brouhaha was our Word of the Day on 07/02/2011. Hear the podcast!
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Examples of brouhaha in a Sentence
A brouhaha erupted over her statements about the president.
There's been a lot of brouhaha about her statements.
Recent Examples of brouhaha from the Web
Cousins and Durant memorably got into a hallway brouhaha last December.
Another Beltway brouhaha erupted this weekend when the owner of tiny farm-to-table restaurant Red Hen in Lexington, Virginia, asked a diner, Sarah Sanders, to leave.
The partisan media is its instrument of choice, and the hotter a brouhaha in the news over whatever issue—taxes, entitlements, race, religion, class, trade, defense, choose your political goad—the greater the victory for Russia.
With this latest Eagles brouhaha, the NFL is learning firsthand that any hopes of placating Trump are unlikely to succeed.
Yet the Roseanne brouhaha tells us: We’re in urgent need of a refresher course in Twitter etiquette.
The brouhaha didn't get Maher's HBO show canceled, but there's history there.
King of the hill After Saturday’s brouhaha with the Reds, sparked by Amir Garrett’s reaction to striking out Baez, the Cubs lead the majors in bullpen-clearing incidents that have resulted in nothing worse than a tickle.
But the brouhaha over the Eagles’ White House visit appears to have backfired on Trump, including among conservative commentators and GOP members of Congress.
These example sentences are selected automatically from various online news sources to reflect current usage of the word 'brouhaha.' Views expressed in the examples do not represent the opinion of Merriam-Webster or its editors. Send us feedback.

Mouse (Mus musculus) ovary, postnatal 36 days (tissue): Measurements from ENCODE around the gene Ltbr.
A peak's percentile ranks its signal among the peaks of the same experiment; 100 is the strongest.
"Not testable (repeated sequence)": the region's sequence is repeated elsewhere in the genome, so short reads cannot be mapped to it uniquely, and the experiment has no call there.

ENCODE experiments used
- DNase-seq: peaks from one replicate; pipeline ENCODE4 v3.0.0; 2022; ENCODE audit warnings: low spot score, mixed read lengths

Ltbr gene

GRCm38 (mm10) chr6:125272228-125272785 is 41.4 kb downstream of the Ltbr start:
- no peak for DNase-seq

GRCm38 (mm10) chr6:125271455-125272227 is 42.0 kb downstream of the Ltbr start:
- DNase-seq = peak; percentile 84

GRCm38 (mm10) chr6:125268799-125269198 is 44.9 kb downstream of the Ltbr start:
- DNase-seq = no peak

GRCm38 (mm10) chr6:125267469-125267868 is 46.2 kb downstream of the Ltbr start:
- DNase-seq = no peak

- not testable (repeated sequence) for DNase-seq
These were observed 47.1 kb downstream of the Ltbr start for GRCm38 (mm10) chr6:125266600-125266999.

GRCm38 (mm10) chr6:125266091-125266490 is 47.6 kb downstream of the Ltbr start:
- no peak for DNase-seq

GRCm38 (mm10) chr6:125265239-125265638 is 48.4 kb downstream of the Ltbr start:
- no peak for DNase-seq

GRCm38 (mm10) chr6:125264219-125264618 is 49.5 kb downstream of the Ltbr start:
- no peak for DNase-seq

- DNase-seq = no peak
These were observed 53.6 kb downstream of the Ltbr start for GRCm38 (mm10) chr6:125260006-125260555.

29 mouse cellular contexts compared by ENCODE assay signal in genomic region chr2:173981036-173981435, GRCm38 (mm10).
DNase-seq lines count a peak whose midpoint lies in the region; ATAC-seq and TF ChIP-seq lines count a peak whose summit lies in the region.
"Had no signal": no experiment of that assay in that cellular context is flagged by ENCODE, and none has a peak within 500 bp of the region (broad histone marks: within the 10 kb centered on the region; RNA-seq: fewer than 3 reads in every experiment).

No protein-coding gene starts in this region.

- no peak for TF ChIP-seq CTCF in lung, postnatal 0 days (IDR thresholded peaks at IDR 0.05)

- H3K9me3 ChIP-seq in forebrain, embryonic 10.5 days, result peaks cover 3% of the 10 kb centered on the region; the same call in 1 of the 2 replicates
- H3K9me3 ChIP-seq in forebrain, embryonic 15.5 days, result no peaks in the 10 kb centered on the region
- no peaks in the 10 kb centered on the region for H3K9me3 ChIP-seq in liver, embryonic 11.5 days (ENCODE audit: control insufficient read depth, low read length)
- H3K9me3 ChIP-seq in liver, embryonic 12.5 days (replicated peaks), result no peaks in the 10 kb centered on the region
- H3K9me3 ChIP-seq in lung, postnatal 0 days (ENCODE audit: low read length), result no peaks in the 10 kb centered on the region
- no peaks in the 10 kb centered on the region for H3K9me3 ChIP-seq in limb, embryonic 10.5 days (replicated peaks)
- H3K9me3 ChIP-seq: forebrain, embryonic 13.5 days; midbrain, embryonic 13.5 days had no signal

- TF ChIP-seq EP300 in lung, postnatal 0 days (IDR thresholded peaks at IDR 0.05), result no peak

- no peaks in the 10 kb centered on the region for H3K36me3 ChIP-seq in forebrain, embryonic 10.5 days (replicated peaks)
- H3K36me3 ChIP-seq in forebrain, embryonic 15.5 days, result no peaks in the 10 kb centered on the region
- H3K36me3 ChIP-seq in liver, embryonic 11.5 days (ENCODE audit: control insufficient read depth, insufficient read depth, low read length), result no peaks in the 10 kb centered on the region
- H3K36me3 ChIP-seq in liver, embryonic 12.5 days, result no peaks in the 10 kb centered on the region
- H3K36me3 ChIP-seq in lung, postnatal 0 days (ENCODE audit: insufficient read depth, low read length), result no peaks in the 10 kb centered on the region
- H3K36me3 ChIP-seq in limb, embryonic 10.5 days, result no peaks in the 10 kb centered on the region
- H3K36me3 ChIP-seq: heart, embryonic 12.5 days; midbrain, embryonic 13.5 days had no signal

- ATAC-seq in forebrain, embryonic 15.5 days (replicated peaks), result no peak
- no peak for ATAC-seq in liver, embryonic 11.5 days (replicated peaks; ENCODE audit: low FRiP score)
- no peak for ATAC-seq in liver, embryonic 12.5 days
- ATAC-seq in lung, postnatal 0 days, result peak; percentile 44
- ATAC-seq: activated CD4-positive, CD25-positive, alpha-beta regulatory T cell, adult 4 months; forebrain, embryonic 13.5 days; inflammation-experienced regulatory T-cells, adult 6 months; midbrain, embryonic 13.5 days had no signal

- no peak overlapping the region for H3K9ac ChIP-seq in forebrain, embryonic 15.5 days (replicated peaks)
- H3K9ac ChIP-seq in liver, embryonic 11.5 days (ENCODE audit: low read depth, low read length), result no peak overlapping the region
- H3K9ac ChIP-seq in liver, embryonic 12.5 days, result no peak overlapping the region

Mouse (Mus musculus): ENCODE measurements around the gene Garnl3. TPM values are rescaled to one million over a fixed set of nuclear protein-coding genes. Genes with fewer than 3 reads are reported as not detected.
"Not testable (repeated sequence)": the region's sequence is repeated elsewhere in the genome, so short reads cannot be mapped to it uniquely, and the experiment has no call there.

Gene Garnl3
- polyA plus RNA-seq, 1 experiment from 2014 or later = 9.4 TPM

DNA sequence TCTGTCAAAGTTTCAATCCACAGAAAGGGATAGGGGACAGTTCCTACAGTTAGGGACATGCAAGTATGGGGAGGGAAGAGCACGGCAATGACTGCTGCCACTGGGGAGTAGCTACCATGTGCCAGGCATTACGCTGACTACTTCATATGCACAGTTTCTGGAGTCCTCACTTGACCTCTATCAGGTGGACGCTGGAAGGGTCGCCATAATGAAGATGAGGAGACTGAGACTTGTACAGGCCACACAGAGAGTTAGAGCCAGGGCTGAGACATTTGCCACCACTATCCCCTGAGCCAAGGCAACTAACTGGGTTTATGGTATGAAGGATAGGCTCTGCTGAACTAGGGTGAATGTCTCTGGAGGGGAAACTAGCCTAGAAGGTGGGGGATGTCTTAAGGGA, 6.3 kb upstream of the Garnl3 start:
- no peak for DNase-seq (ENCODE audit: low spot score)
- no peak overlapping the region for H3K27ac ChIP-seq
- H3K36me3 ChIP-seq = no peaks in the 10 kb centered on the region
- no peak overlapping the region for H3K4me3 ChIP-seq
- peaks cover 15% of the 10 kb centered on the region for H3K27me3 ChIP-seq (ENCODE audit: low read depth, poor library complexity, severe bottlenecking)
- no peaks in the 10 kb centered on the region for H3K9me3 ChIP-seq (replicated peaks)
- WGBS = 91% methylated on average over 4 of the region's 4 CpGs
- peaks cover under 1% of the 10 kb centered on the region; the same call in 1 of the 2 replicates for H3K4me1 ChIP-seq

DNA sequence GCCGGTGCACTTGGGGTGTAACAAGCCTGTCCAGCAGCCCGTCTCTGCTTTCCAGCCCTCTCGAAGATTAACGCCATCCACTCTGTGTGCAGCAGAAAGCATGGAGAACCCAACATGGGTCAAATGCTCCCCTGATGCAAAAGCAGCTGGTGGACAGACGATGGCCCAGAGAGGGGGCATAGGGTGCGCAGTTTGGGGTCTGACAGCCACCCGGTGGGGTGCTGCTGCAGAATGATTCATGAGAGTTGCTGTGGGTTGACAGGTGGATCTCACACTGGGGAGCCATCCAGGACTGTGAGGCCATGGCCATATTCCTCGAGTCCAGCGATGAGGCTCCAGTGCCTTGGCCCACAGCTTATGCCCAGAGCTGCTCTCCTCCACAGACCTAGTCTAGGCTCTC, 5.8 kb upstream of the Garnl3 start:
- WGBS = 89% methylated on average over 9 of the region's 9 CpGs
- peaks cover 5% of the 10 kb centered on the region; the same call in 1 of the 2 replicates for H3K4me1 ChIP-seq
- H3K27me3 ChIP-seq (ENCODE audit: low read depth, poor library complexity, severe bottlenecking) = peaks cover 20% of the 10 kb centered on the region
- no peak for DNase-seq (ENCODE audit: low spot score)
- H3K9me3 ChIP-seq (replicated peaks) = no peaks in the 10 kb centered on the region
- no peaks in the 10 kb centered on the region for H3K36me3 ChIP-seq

Did You Know?
There is a bit of a brouhaha over the etymology of brouhaha. Some etymologists think the word is onomatopoeic in origin, but others believe it comes from the Hebrew phrase bārŪkh habbā’, meaning "blessed be he who enters" (Psalms 118:26). Although we borrowed our spelling and meaning of brouhaha directly from French in the late 19th century, etymologists have connected the French derivation to that frequently recited Hebrew phrase, distorted to something like brouhaha by worshippers whose knowledge of Hebrew was limited. Thus, once out of the synagogue, the word first meant "a noisy confusion of sound" - a sense that was later extended to refer to any tumultuous and confused situation.
BROUHAHA Defined for English Language Learners
Definition of brouhaha for English Language Learners
: great excitement or concern about something
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